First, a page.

Looking for Simplicity? Start With Your Work Wardrobe

Updated on October 26, 2017

Tiny houses, compact cars, vegan diets: They're all examples of simplification.

While you might not want to go too simple — not many people can stomach living off the grid, foraging for food, and eschewing society, for example — a minimalist mindset can lead to more headspace for problem-solving.

Why not start with what you don each morning? I’m speaking of workwear specifically. Society has a way of influencing our clothes buying habits, making us feel the necessity to continuously refresh our wardrobes. Enter an apparel store today, and you won’t recognize it a week from now; that’s how fast trends turn over. Suits become outdated faster than yesterday’s hashtag du jour.

It’s a nightmarish cycle of spending copious amounts of cash on unwanted items. We act like teens, assuming a spotlight is on us at all times. In reality, no one cares what we wear if we’re doing our work well and on time. Who would have guessed that what we have in our closets could become the keys to our freedom?

Clean out your drawers

Minimalism allows you to refocus and block out unimportant subjects or objects. Steve Jobs knew that: It’s why he always wore what became an iconic black turtleneck and jeans. He was busy; he had no time to care about what the fashion industry dictated.

Silicon Valley leaders like Jobs and Facebook's Mark Zuckerberg set the standard for casual workplace ensembles. No longer was the suit and tie the uniform of the day; leaders like Mark Zuckerberg could wear hoodies as long as they were getting the job done.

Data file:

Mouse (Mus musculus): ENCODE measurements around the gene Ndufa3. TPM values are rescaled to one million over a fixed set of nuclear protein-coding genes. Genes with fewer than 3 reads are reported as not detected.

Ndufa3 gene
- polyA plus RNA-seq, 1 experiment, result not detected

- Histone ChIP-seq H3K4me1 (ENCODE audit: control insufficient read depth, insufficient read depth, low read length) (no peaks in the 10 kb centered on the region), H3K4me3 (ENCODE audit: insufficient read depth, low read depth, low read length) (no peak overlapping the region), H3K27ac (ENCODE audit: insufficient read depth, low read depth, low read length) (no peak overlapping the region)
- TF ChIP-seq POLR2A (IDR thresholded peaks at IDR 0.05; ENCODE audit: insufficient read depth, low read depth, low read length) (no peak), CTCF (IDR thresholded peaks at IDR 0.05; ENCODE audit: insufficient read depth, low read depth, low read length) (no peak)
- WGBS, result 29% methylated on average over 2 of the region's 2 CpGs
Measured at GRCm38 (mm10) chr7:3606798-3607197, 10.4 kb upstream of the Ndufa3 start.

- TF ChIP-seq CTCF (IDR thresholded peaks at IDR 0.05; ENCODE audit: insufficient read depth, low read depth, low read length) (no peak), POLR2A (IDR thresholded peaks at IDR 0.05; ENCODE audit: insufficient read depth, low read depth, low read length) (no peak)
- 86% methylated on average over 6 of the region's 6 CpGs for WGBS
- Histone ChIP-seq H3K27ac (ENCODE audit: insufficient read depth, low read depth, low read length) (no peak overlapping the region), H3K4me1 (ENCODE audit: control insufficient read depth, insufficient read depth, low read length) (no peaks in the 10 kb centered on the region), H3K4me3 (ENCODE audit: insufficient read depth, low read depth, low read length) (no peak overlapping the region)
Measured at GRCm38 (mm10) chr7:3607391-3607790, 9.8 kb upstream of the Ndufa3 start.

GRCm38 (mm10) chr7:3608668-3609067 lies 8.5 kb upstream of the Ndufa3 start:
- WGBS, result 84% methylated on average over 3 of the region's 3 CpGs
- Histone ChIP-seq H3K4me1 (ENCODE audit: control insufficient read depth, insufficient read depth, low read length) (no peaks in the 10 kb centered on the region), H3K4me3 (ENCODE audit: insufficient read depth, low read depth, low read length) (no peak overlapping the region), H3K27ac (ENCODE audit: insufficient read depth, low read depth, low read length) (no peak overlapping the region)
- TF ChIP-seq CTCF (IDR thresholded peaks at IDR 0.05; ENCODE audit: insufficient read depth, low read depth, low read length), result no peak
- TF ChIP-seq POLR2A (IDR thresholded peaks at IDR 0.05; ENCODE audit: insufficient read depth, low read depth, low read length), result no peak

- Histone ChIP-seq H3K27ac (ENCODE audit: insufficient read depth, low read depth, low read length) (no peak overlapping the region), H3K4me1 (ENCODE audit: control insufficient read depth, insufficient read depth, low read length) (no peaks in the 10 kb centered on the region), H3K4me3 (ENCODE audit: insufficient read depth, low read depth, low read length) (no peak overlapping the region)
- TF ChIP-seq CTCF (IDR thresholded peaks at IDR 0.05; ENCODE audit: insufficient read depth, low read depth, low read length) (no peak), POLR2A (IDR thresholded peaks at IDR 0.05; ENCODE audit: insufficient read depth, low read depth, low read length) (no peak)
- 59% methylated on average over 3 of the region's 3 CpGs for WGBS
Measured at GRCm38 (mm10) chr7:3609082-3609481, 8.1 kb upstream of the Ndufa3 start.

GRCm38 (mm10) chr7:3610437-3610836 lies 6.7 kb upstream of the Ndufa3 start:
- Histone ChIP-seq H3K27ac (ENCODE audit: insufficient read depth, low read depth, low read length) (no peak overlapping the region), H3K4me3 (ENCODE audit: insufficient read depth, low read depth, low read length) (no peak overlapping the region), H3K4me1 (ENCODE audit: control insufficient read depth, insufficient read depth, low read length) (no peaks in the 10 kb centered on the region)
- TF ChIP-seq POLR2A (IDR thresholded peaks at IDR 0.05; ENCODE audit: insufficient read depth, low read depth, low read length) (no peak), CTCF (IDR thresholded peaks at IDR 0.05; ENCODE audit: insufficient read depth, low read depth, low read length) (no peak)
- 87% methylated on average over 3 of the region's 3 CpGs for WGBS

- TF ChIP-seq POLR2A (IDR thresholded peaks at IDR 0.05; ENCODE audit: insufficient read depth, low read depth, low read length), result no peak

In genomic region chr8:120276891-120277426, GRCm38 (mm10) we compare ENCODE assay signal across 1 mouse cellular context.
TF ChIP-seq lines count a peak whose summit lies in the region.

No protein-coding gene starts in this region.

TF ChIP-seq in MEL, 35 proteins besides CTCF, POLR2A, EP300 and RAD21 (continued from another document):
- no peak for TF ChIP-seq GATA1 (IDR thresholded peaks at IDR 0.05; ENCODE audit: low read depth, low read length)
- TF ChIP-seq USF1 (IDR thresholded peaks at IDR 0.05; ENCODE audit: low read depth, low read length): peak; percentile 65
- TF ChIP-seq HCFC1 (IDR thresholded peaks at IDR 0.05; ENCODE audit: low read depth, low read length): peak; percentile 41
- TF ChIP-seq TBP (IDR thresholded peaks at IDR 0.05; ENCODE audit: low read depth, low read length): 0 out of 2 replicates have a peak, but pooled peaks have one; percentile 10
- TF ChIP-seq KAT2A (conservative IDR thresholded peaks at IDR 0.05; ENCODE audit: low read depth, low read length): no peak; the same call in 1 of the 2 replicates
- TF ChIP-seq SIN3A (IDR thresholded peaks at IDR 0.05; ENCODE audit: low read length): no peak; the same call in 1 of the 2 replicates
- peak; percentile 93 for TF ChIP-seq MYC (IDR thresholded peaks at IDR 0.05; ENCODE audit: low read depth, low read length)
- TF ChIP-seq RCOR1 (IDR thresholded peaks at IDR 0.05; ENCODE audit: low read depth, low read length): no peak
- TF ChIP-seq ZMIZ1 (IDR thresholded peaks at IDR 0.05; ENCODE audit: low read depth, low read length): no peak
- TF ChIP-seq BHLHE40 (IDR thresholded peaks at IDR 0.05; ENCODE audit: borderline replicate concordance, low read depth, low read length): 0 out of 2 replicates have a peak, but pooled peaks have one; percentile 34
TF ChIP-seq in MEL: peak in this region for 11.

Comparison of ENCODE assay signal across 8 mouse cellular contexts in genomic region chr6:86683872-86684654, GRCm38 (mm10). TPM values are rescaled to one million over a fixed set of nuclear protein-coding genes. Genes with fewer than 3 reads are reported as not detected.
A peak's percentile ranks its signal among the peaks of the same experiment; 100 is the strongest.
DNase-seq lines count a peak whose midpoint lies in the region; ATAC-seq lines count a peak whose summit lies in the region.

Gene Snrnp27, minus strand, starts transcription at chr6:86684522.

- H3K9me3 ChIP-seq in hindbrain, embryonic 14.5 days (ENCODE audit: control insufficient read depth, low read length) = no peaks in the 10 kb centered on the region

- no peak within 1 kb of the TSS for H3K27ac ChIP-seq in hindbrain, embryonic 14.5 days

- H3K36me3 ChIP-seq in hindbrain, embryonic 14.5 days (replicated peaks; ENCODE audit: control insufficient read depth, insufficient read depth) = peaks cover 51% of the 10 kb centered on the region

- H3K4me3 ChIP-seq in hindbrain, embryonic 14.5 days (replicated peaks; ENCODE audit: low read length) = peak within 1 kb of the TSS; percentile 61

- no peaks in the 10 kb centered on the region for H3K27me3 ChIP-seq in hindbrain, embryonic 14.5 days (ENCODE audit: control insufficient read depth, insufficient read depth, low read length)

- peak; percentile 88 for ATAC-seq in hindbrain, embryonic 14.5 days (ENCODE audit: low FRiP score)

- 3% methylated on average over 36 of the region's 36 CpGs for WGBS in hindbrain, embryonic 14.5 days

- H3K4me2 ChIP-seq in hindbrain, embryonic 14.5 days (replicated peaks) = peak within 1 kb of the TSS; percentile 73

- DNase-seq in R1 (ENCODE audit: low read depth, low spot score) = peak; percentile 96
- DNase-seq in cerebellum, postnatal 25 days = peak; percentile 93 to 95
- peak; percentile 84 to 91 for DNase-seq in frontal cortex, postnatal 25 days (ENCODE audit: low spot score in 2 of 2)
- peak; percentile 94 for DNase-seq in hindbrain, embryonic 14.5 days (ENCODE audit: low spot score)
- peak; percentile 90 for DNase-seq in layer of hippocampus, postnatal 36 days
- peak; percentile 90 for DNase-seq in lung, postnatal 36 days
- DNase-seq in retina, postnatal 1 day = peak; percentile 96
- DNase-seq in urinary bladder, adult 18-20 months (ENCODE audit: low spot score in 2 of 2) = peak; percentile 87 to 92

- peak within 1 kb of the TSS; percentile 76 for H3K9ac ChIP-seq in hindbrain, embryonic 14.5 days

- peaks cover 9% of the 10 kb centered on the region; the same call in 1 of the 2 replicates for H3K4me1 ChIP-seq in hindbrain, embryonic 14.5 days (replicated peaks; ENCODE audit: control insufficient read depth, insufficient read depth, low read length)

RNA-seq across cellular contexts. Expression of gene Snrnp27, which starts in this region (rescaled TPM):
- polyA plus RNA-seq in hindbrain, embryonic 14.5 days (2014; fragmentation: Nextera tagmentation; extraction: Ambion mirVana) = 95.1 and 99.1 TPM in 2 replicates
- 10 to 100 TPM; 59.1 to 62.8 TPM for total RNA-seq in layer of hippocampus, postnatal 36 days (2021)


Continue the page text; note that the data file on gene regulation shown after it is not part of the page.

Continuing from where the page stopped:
Steadily, this West Coast dress standard has migrated eastward. As Robert Half Finance & Accounting noted from their research, 61 percent of employees have adopted laid-back wear, while only 4 percent wore the suit-and-tie combo.

While working, I've worn everything from flannel pajama pants — at my home office, of course — to my favorite Nike T-shirt. I focus on tasks, not trends, which keeps me from the noise that could distract me from reaching my goals.

This isn’t to suggest that I opt to look like a bum. I dress up for nights out with my wife on occasion, but I've freed myself from worrying about heading to the dry cleaner for my work attire. And when I want to wear a pair of cargo shorts and polo shirt from Old Navy? I do it in a heartbeat. No alterations. No fuss.